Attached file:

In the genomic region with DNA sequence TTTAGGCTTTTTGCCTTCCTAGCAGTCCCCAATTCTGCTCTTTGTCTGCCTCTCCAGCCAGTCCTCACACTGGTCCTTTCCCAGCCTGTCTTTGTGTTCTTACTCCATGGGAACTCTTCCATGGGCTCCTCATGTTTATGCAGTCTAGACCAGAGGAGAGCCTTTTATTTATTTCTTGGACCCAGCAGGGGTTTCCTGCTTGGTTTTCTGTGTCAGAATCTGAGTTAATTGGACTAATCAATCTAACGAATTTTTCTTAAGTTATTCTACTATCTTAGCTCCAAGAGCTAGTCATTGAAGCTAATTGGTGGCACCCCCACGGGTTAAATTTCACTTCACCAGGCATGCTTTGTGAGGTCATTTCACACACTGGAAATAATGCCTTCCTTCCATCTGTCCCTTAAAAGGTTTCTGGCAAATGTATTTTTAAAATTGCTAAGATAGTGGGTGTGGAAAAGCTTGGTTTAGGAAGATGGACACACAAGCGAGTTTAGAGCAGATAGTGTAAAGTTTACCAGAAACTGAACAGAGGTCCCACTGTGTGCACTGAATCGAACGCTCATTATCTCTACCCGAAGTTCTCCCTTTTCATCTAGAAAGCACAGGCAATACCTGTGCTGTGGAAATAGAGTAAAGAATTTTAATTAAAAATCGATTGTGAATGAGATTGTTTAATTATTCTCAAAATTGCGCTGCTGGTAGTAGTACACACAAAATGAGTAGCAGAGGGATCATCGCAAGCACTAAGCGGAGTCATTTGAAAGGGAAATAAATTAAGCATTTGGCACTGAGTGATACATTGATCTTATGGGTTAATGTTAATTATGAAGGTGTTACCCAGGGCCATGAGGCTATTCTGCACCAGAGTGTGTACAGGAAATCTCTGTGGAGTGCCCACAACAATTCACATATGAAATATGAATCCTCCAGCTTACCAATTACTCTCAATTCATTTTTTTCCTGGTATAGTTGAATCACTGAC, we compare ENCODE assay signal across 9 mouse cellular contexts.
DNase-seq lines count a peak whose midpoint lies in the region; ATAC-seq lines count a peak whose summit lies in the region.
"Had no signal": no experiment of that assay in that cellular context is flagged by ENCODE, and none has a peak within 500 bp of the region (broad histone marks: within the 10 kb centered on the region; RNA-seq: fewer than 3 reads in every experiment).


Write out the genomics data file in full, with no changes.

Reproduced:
In the genomic region with DNA sequence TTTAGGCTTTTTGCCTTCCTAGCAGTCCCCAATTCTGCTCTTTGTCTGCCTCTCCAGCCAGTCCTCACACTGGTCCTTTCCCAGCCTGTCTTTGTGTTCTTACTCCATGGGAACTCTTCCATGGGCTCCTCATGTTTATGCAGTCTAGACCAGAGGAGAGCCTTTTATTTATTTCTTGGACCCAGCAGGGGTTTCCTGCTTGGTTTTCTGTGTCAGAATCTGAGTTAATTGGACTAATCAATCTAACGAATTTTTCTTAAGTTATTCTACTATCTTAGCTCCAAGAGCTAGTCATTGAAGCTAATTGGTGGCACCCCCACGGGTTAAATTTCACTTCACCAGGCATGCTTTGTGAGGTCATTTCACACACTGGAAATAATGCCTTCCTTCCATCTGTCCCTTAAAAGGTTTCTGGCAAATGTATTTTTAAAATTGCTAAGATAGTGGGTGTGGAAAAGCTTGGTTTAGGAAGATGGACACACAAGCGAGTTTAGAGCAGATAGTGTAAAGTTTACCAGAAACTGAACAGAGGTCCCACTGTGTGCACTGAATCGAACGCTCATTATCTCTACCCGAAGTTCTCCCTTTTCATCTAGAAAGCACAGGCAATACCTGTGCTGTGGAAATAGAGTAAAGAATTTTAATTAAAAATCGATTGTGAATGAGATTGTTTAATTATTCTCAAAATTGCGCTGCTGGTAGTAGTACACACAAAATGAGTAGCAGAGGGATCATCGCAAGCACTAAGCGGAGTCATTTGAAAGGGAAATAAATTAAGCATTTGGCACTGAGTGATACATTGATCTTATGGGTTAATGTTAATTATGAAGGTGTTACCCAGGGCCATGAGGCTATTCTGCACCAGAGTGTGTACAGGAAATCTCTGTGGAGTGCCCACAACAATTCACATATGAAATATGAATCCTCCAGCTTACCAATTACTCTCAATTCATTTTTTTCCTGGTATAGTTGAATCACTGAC, we compare ENCODE assay signal across 9 mouse cellular contexts.
DNase-seq lines count a peak whose midpoint lies in the region; ATAC-seq lines count a peak whose summit lies in the region.
"Had no signal": no experiment of that assay in that cellular context is flagged by ENCODE, and none has a peak within 500 bp of the region (broad histone marks: within the 10 kb centered on the region; RNA-seq: fewer than 3 reads in every experiment).